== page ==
Champagne Influenced by Burgundy
“Our philosophy? To craft wines that represent the purest expression of France’s finest terroirs. We are convinced that our Grand Cru vineyards have the potential to produce legendary Champagne.” – Edouard Labruyère
A Focus on Single Vineyard Vinification
At Domaine J.M. Labruyère each plot is vinified separately to highlight the individual characteristics of each terroir. This is fairly common practice for top Burgundian estates, but is less frequently seen in Champagne. Here, most grapes are fermented in large tanks, blending vineyard parcels from across the region. Domaine Labruyère’s unique approach allows them to craft singular wines like their “Page Blanche” Blanc de Blancs. The combination of chalky soils and specific micro-climate of the source vineyard gives wonderfully sweet Chardonnay. The resultant wine is incredibly elegant, with fine, persistent bubbles, impressive purity and vibrant minerality.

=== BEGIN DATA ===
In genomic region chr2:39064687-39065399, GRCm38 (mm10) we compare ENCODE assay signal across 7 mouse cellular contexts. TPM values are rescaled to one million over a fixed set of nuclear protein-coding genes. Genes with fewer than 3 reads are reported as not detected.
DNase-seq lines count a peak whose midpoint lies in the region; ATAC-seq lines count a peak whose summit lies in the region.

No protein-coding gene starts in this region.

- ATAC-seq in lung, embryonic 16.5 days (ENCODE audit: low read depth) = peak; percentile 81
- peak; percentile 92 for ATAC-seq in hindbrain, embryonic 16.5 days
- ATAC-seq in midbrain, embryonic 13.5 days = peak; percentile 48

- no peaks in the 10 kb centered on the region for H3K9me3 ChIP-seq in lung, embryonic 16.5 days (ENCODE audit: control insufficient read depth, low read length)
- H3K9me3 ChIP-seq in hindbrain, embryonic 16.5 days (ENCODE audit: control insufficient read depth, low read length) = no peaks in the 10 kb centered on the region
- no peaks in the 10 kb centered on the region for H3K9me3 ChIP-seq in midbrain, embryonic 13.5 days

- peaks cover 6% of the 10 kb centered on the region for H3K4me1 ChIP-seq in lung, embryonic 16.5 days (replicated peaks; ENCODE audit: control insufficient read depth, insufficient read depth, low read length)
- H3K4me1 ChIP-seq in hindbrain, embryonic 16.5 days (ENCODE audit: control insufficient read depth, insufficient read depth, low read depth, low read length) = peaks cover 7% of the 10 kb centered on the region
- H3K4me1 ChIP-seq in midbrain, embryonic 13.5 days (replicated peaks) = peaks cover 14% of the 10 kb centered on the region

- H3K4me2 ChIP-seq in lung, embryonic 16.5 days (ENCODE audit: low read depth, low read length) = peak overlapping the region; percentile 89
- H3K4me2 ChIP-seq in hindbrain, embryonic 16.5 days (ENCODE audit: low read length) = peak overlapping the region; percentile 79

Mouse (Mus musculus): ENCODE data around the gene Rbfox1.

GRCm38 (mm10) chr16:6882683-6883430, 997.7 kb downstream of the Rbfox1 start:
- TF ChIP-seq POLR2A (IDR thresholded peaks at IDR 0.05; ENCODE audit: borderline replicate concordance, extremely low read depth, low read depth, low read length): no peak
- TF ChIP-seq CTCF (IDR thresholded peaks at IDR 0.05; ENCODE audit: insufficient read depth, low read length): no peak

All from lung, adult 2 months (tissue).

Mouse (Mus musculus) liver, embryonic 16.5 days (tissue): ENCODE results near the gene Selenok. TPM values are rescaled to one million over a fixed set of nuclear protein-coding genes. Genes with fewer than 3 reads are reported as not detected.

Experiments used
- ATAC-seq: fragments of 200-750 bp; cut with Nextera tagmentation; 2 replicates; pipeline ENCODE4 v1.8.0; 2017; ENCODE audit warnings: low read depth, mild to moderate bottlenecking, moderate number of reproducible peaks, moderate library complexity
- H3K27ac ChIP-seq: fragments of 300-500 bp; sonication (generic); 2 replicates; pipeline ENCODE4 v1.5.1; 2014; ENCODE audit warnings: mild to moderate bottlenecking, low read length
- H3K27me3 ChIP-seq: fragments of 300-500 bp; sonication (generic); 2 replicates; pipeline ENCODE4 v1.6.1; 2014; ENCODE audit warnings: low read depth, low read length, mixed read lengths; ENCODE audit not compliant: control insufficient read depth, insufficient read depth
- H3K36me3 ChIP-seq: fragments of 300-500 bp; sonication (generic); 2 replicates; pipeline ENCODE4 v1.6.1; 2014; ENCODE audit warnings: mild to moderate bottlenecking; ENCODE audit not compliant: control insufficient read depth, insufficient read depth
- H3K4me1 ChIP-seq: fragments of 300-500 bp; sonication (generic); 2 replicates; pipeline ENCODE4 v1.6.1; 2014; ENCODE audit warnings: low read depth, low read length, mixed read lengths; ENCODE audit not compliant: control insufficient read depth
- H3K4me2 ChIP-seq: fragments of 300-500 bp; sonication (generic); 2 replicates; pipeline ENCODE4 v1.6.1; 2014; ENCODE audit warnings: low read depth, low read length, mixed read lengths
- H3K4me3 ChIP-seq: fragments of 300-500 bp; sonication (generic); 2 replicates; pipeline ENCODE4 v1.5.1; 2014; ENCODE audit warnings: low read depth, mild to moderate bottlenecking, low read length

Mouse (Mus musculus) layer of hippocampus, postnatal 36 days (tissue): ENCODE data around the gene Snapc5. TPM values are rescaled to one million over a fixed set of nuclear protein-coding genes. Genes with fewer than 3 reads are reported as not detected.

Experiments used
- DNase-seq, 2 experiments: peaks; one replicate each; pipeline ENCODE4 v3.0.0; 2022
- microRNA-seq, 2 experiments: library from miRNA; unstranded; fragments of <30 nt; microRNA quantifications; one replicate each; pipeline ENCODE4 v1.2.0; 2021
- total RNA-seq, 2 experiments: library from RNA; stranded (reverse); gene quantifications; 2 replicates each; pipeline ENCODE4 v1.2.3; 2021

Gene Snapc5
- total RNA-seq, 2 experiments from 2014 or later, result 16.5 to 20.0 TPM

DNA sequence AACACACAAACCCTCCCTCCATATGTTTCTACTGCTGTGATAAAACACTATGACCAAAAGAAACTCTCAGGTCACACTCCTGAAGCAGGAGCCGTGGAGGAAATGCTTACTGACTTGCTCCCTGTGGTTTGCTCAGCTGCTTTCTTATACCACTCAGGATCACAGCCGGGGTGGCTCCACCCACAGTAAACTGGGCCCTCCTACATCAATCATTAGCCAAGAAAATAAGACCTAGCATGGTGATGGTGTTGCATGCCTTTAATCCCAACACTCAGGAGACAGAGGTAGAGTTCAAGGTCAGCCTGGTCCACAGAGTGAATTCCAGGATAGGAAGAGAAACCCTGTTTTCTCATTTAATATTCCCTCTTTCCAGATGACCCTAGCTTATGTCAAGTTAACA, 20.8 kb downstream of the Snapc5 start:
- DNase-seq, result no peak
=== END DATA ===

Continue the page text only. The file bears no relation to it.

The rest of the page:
Family Values Across the Vineyards of France
Already present in Burgundy, Beaujolais and Bordeaux, the Labruyère family acquired their first Champagne vineyards in 2012. The estate bears the initials “J.M.” in reference to the founder of the Labruyère winemaking dynasty: Jean-Marie. He acquired the family’s first vineyards in 1850, in the area now known as Moulin-à-Vent. The traditional values of family and hard work have been passed down from generation to generation ever since.
The Pinot Noir and Chardonnay vineyards are situated on the northern slope of the Montagne de Reims. This exposure has proven highly beneficial to the vines. The surrounding forests transmit heat, accumulated during the day, to the vineyards in the cool hours of the night allowing for ideal ripening conditions. The combination of clay-limestone soils, streaked with sandy deposits, and the oceanic climate, produce grapes of exceptional quality.